I’m strapping on a helmet, wrist guards, elbow pads, and kneepads just after 7 p.m. on a Monday night. As I tie and tighten my laces, I’m already beyond the point of asking myself, “What have I gotten myself into?” Well before walking into the door, I’d already accepted the possibility of waking up the following morning sore and bruised.
I roll onto the maple hardwood floor at ; not even five minutes have passed and I’m already a sweating, drooling, snot-nosed mess. It’s been over 10 years since I rode rollerblades, and the last time I’d been on quad roller skates had been… well, until this moment, never. With a mouth guard collecting a mini reservoir of slobber (courtesy of my already-awkward braces) and a nose running like a faucet from the exercise, the fun has only just begun. The sound of dozens of pairs of skate wheels rolling on the 12,000-square-foot floor should make me nervous, but my anxiousness soon turns into excitement.
I’m among 20 women in the new San Fernando Valley Roller Derby league’s third-ever “First Date” training session, a program recently set up for women interested in joining the team. Across the way, about 25 already-sworn-in adult league members are doing exercise drills. The junior derby girls have just finished their practice session, and some remain on the sidelines alongside supporters of some of the new recruits.
One of those new recruits is Laura Sweet, and her friend Jenny has accompanied her for moral support. When I speak to the 46-year-old on the phone a few days later, Sweet tells me she was “scared to even walk into the rink by myself.”
A regular inline skater, Sweet says she was invited to try out for the league after she struck up a conversation with a customer (and current SFVRD member) of the wholesale company she works for. She’d been approached 15 years ago to join a roller derby team, but never followed up and regretted it ever since. When the opportunity arose once again, she hesitated because of her age but didn’t want to turn it down this time around.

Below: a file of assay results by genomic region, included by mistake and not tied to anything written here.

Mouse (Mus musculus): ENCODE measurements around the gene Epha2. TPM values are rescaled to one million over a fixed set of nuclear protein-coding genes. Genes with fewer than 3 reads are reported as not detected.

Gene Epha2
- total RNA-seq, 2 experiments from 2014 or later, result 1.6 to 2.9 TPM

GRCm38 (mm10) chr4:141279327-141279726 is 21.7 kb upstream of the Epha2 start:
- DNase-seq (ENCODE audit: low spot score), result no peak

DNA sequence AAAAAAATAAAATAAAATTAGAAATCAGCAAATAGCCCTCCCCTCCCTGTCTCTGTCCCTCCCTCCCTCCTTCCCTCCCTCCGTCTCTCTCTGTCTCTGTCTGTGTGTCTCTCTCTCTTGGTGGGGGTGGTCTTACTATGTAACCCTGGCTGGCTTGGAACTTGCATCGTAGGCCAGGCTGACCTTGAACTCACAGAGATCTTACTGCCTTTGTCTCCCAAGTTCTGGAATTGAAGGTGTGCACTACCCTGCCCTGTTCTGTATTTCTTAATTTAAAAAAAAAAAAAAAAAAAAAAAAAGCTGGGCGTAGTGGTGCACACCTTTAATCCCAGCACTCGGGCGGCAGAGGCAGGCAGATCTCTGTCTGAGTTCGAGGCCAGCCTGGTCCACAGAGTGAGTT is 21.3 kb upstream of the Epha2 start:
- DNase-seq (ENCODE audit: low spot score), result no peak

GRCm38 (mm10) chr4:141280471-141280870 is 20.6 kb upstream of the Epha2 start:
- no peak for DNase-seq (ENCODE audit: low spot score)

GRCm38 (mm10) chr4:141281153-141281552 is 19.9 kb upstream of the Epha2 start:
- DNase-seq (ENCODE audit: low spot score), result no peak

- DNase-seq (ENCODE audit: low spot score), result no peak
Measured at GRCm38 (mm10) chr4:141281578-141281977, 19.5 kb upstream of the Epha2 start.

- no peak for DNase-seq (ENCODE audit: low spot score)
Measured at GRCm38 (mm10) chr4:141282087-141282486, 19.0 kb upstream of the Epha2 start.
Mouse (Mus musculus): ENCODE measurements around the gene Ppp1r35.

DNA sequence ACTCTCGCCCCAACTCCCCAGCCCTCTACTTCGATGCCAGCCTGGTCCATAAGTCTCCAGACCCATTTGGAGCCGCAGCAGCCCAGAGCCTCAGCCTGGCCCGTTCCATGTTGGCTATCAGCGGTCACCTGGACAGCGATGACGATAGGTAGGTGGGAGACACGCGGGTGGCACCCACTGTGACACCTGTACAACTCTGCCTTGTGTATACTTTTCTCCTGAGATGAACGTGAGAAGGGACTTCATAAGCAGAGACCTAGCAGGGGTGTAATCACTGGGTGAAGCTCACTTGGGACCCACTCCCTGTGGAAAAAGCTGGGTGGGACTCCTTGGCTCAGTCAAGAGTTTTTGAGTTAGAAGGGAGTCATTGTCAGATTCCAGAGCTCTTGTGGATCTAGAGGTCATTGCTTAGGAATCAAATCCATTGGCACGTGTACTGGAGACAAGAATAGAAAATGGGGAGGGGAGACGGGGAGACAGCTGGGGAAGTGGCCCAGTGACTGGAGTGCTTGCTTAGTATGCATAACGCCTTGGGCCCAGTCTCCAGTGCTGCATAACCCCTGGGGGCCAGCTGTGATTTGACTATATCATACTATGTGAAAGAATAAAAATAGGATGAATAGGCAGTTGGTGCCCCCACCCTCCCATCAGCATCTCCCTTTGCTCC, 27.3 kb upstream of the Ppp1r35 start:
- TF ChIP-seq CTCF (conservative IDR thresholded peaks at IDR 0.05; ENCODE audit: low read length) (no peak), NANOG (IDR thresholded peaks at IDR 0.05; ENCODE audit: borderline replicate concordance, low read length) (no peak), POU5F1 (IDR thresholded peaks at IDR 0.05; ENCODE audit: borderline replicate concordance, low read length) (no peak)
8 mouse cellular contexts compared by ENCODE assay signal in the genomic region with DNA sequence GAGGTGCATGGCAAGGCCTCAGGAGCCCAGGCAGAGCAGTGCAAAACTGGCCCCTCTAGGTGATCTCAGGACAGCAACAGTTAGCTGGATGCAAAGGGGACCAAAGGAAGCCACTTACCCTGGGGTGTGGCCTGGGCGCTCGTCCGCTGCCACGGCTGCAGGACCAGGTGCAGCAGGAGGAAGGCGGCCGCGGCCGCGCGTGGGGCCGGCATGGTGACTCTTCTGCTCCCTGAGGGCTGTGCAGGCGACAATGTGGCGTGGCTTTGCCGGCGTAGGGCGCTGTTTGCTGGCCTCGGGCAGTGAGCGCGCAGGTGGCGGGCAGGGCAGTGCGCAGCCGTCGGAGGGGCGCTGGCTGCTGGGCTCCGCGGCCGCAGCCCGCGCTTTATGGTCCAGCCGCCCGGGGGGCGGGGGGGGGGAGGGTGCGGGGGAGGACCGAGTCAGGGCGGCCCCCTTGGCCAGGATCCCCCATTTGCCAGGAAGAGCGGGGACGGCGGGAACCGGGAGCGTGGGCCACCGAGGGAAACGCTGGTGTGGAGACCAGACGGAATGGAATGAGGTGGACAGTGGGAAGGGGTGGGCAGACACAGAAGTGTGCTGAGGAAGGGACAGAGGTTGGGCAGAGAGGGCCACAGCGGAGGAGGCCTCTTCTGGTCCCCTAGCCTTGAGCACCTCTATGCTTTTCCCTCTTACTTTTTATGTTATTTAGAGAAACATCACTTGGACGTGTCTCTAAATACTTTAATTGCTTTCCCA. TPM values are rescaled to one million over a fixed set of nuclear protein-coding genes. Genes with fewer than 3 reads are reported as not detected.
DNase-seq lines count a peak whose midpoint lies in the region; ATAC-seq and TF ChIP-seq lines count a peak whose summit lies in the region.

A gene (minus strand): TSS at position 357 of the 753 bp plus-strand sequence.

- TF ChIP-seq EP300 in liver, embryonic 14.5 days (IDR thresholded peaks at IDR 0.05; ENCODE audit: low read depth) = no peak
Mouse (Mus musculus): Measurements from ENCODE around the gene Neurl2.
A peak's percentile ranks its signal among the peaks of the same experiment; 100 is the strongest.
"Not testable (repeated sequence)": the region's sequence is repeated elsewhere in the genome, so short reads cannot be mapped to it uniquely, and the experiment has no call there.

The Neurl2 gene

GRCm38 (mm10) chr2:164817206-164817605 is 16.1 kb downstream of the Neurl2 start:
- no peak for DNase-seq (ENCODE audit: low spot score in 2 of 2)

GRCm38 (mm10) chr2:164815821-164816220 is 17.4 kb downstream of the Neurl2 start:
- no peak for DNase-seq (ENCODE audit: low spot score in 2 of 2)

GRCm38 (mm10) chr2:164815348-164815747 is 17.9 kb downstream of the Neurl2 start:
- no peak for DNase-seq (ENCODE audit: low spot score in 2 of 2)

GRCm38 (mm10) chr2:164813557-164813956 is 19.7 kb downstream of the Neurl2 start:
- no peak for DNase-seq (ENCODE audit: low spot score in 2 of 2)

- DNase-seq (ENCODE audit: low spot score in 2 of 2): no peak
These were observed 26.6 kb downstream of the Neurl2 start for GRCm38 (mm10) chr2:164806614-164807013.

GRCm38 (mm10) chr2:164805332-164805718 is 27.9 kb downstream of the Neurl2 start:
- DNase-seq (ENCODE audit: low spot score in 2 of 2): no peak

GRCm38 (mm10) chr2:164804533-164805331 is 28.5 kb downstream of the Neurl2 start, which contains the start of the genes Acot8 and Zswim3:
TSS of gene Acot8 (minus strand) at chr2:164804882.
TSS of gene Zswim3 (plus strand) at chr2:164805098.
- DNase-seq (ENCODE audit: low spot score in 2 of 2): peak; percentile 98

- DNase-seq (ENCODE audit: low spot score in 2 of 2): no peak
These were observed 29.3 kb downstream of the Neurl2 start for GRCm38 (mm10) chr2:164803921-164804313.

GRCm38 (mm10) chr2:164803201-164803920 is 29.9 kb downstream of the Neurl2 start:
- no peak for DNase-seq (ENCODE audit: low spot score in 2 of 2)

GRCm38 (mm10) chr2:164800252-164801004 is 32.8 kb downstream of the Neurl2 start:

“I was chicken… I was like, ‘what the hell am I doing?’,” she tells me. “I did not know what to expect.” But when she walked into Skateland Monday night, she “was welcomed and greeted so kindly that I felt I belonged right away.”
On this Monday night of Aug. 6, team members Tiggz and Belle Mastiff #K9 (players go by an alter-ego name) are our trainers, and they’re teaching us the basics of roller skating. As Tiggz runs the group through a series of stretches, she tells us the skating rink shouldn't be the only place we practice—exercise outside of the track to build endurance for the fast-paced sport is a must.
Learning how to skate is not just about having the physical capability, she tells the group, but also having the right mental attitude. When she first began skating in 2010, she had an “I can’t” attitude, she tells us. After she straightened up, Tiggz said learning became much easier.
For those unfamiliar with the competitive contact sport, roller derby bouts are two 30-minute periods in which two teams circle either a flat or banked track as they earn points passing one another. Teams score points when a jammer passes the opposing team’s pack of blockers. Once the jammer passes the defense a second time, her team earns a point for every pass until she’s either blocked by the other team or when she calls off the jam.
SFVRD was founded Killo Kitty #187, a captain with the L.A. Derby Dolls team, the Sirens, and several others in January 2011. There were several leagues in L.A., but none specifically for the Valley, and it was in 2010 that Killo decided to start one up.
It first began as a junior roller derby program for girls between the ages 7 to 17, and the adult league was formed later that year in October. The junior program currently has between 20 to 30 girls enrolled, and the adult team has been actively seeking new recruits — “fresh meat” — to join their 65-member crew. Both leagues call 's roller hockey rink their home, and practices are also held at Skateland.
To go from fresh meat to a bonafide roller derby skater, new recruits must attend two First Date practices. The coaches will then determine whether they’re ready to be mixed into the league’s regular practice sessions; if they are, the recruit will be invited to attend regular practices. The team meets a minimum of twice a week to run through endurance and skill drills, and to practice bouts. After two months of regularly-attended sessions and paying dues, only then can a recruit register with the league and pick their own alter-ego nickname.
Come back for Part II